UK faces more wildfires, says minister – but government delays plan for emergencies

‘Missing while Britain burns’: Labour accuses Tories of dragging their feet on resilience plan

Adam Forrest
Wednesday 20 July 2022 16:27 BST
Drone footage shows devastation as homes destroyed by fire in Wennington

Britain is likely to face more heatwaves and wildfires because of climate change and “must learn to live with extreme events”, said Cabinet Office minister Kit Malthouse.

But he admitted that a plan to make the country more resilience to the climate crisis and other emergencies would be delayed until the new prime minister is installed at No 10.

Labour claimed the government had gone “missing while Britain burns” during the recent heatwave which saw record temperatures and dozens of homes destroyed in wildfires.

Deputy leader Angela Rayner accused ministers of dragging their feet – pointing out that they were yet to produce a national resilience strategy despite a consultation finishing in September.

“It’s already been 10 months – why should British people be forced to wait a whole year?” said Ms Rayner. “It’s the primary duty of any government to keep the country safe.”

The Labour frontbencher added: “It has literally taken the country to go up in flames for the minister to turn his focus on this emergency … Isn’t it the truth that the prime minister and his entire government have gone missing while Britain burned?”

Mr Malthouse denied failing to prepare for the crisis. He told the Commons the government recognised that “we are likely to experience more of these incidents and that we should not under-estimate their speed, scope and severity”.

He added: “Britain may be unaccustomed to such high temperatures but the UK, along with our European neighbours, must learn to live with extreme events such as these … We will continue to face acute events driven by climate change.”

But the Cabinet Office minister said the national resilience strategy would have to wait until the autumn – promising it would be launched at “earliest possible opportunity by the incoming administration”.

Mr Malthouse said the government was “at the forefront of international efforts to reach net zero” – and pointed out that the environment department has a national adaptation programme to help manage climate change.

He also defended Boris Johnson, who was accused “clocking off” after it was confirmed he will miss a meeting of the government’s emergency Cobra committee at the weekend.

Ms Rayner said that Mr Johnson was “no Churchill – he has been missing in action. Where was he when Cobra was called last weekend?”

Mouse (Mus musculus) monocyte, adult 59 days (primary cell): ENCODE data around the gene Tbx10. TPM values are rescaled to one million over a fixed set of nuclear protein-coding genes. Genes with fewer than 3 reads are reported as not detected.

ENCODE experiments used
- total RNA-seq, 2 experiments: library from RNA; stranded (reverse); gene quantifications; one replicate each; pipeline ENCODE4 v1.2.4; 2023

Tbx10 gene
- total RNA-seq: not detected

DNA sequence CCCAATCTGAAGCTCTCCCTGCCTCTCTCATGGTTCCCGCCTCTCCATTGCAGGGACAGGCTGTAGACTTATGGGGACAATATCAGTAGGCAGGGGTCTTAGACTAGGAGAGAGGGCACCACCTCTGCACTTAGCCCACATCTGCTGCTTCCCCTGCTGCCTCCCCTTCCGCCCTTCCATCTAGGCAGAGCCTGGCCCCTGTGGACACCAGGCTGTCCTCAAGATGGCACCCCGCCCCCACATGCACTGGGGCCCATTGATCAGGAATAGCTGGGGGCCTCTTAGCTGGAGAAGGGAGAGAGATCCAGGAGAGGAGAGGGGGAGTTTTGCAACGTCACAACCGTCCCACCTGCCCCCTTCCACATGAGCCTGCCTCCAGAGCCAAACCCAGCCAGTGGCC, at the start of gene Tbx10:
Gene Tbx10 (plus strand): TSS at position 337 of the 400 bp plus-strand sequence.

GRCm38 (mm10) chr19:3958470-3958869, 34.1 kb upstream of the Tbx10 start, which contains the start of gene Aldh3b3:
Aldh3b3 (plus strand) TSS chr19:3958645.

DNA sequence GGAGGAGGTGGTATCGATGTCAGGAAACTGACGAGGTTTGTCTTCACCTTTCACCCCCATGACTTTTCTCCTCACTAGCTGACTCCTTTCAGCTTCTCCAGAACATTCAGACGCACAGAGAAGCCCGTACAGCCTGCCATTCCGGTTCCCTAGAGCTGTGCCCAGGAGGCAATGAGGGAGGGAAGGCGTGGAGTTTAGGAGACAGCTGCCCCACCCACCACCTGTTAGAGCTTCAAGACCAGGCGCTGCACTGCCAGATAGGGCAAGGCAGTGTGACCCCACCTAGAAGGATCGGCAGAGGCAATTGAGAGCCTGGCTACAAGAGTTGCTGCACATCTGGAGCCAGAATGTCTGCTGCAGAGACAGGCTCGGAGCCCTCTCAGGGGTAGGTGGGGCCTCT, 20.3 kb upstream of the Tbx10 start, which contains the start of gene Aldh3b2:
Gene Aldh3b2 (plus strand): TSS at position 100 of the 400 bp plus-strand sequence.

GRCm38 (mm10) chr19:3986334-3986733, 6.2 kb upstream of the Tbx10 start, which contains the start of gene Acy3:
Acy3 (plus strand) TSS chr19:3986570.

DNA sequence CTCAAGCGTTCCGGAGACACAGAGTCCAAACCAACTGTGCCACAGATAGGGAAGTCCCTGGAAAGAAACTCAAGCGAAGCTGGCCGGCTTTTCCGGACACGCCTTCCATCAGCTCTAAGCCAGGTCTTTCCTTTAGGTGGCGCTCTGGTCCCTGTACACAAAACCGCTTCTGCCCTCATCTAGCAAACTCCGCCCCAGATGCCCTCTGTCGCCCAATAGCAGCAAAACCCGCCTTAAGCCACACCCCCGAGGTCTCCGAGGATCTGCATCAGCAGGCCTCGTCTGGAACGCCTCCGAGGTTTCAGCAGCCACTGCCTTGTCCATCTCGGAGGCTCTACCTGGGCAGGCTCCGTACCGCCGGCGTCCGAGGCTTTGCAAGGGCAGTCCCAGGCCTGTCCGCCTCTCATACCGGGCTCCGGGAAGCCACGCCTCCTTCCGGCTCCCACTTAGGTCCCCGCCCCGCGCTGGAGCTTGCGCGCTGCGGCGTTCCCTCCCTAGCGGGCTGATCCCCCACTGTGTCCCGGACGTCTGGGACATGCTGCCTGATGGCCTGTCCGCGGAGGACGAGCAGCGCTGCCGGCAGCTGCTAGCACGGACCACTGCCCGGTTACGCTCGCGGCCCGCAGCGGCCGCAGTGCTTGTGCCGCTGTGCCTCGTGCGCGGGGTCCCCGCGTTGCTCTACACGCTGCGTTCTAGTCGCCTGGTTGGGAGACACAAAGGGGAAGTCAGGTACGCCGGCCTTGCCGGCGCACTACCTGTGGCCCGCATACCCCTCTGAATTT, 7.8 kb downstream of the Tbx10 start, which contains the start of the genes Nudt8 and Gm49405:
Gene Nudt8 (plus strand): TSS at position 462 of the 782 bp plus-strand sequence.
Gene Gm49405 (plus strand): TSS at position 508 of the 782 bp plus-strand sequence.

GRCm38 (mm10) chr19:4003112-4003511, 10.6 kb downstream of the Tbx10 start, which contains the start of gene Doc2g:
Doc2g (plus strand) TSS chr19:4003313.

But Mr Malthouse said the prime minister had “monitored our work and has been specifically briefed on a number of occasions”.

Ms Rayner also warned that the Tory leadership contenders vying to succeed Mr Johnson “will leave us vulnerable to more freak natural disasters”.

Rishi Sunak, who vowed to uphold the ban on onshore wind farms on Wednesday, has warned that if progress on the plan to achieve net zero emissions by 2050 is “too hard and too fast” it would lose public support.

Foreign secretary Liz Truss has suggested she wanted to look again at policies aimed at achieving net zero, vowing to stop the green levies which help pay for investment in renewable energy.

Meanwhile, Labour MP Ian Lavery criticised the “paltry” 2 per cent pay increase proposed for firefighters, adding: “It is time we stopped clapping the great members of fire and rescue services, and start paying.”

But Mr Malthouse said the pay review was “not within control of the government”, and involved local authorities who administered fire services – including councils run by Labour.

Earlier on Wednesday, Mr Johnson appeared to reject a call by Tory MP Caroline Nokes to help firefighters with a ban on disposable barbeques and Chinese sky lanterns.

Commissioner of the London Fire Brigade Andy Roe had called for an urgent ban on disposable barbecues, as firefighters continue to feel the effects of unprecedented heatwave.

“The key thing is for people to behave responsibly with these things,” Mr Johnson said at Prime Minister’s Questions (PMQs). “It’s clearly insane to take a disposable barbeque onto dry grass.”

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